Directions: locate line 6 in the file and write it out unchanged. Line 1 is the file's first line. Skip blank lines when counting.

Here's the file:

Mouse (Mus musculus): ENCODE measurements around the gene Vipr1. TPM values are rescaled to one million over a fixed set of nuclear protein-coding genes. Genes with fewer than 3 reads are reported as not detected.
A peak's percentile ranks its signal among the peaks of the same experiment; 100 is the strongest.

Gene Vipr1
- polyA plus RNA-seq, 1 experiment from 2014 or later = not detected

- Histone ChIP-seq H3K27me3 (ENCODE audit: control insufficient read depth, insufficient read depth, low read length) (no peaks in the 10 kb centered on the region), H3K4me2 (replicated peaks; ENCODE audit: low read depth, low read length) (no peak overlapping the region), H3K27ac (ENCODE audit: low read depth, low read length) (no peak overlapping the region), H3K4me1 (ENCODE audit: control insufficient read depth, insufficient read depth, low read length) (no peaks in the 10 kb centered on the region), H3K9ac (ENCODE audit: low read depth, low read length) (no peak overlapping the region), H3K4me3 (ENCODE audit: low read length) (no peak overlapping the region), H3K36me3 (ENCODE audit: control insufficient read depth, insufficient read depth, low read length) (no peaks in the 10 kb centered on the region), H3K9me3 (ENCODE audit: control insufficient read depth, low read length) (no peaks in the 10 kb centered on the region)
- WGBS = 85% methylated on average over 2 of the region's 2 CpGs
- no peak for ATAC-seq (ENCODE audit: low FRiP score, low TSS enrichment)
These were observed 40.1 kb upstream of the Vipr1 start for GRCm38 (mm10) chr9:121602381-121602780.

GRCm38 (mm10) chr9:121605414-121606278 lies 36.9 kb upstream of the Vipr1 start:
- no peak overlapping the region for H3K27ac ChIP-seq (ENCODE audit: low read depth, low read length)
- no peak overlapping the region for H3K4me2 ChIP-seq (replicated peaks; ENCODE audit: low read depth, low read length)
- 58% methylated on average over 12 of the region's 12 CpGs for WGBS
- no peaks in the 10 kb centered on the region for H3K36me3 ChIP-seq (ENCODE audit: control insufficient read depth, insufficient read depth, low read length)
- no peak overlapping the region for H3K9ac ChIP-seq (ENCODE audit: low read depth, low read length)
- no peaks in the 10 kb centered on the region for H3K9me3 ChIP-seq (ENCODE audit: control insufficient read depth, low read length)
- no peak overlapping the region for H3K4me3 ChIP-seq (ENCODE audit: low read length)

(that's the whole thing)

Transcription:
- WGBS = 85% methylated on average over 2 of the region's 2 CpGs